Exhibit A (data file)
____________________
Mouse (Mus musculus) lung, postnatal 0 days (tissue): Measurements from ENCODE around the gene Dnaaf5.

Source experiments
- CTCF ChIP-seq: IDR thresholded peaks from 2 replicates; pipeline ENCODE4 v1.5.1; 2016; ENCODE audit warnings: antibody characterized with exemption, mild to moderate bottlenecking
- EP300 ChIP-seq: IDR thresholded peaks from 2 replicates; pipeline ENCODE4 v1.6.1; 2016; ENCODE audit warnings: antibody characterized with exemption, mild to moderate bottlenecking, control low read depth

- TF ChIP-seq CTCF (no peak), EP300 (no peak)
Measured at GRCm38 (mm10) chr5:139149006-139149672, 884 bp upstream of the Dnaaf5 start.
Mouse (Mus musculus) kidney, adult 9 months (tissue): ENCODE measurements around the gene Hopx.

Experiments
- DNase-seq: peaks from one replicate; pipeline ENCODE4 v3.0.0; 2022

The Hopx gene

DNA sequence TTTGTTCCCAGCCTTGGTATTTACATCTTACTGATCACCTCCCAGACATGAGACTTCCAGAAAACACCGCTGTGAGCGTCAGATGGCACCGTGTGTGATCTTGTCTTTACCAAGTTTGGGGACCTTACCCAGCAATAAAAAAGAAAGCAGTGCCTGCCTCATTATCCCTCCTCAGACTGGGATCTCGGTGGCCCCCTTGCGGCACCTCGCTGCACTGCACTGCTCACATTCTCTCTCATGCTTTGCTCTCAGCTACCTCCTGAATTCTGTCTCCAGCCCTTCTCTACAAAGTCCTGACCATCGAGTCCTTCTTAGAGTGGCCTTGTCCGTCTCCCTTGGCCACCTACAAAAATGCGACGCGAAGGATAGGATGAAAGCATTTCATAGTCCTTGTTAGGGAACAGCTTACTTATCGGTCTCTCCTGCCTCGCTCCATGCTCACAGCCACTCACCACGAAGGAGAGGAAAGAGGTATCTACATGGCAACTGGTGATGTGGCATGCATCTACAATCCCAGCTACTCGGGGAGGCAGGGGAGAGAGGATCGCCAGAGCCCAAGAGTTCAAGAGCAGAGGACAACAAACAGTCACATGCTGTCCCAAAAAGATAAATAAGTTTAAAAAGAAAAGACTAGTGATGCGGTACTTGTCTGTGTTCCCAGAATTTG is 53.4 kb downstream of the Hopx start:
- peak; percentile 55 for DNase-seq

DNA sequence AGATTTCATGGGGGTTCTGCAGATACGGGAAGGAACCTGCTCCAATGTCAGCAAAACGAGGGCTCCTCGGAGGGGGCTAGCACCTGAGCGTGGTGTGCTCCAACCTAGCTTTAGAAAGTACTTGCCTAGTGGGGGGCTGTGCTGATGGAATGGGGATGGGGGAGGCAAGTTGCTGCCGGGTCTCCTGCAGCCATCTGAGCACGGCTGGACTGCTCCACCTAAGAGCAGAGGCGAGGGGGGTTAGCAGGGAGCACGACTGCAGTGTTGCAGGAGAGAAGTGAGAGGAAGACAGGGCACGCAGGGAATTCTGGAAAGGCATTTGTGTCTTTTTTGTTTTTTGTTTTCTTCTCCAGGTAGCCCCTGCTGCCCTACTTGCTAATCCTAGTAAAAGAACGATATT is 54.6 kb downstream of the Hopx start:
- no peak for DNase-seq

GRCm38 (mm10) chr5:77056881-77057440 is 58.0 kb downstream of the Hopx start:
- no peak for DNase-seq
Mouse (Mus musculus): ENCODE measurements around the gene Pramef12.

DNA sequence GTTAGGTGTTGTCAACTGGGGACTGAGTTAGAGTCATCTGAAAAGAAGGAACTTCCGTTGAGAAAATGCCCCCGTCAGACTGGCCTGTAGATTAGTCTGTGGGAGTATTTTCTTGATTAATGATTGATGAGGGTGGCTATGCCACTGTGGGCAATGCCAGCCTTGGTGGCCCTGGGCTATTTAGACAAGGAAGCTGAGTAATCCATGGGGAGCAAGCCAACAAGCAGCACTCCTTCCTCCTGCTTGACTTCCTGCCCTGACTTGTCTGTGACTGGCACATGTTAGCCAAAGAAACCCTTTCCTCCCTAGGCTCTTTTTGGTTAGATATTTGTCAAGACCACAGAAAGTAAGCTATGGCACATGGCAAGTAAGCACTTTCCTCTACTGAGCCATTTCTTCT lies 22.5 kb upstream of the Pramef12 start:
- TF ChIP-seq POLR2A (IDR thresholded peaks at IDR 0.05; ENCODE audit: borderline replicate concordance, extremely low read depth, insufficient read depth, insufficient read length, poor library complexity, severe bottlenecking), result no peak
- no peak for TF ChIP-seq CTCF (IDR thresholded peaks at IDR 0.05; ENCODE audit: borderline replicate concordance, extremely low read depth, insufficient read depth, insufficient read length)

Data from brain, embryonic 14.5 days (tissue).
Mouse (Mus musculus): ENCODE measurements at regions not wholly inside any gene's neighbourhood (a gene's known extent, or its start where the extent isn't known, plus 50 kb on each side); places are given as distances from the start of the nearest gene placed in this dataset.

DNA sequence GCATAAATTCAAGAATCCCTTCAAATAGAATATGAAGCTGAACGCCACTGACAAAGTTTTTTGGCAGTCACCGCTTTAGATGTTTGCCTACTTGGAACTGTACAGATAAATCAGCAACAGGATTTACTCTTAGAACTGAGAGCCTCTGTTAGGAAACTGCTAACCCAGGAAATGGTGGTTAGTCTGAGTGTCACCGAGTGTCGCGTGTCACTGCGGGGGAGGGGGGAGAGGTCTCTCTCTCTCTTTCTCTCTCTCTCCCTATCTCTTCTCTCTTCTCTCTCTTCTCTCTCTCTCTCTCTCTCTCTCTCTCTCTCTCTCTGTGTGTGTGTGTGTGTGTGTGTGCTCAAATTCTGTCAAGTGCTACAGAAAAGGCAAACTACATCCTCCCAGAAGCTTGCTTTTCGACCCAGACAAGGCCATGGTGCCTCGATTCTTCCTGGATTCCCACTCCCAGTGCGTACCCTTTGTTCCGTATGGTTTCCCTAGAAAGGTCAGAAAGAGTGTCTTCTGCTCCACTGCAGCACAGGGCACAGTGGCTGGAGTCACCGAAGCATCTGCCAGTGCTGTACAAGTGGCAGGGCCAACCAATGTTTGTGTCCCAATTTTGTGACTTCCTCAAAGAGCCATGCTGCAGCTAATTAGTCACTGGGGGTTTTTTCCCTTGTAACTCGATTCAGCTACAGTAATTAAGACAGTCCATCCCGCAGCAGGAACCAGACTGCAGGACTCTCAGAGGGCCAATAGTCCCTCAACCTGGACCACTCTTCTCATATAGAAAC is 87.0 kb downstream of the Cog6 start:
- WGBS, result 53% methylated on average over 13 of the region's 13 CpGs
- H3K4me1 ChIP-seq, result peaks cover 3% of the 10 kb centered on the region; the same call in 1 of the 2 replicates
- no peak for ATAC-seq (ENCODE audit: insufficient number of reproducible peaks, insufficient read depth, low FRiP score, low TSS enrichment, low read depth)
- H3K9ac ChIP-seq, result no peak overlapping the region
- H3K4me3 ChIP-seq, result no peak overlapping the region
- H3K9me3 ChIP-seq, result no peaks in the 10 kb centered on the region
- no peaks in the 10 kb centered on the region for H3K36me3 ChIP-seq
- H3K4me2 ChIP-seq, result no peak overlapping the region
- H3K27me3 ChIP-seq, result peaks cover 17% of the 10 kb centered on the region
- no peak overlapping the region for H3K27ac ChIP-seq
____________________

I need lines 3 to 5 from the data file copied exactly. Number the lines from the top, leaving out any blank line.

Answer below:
- CTCF ChIP-seq: IDR thresholded peaks from 2 replicates; pipeline ENCODE4 v1.5.1; 2016; ENCODE audit warnings: antibody characterized with exemption, mild to moderate bottlenecking
- EP300 ChIP-seq: IDR thresholded peaks from 2 replicates; pipeline ENCODE4 v1.6.1; 2016; ENCODE audit warnings: antibody characterized with exemption, mild to moderate bottlenecking, control low read depth

- TF ChIP-seq CTCF (no peak), EP300 (no peak)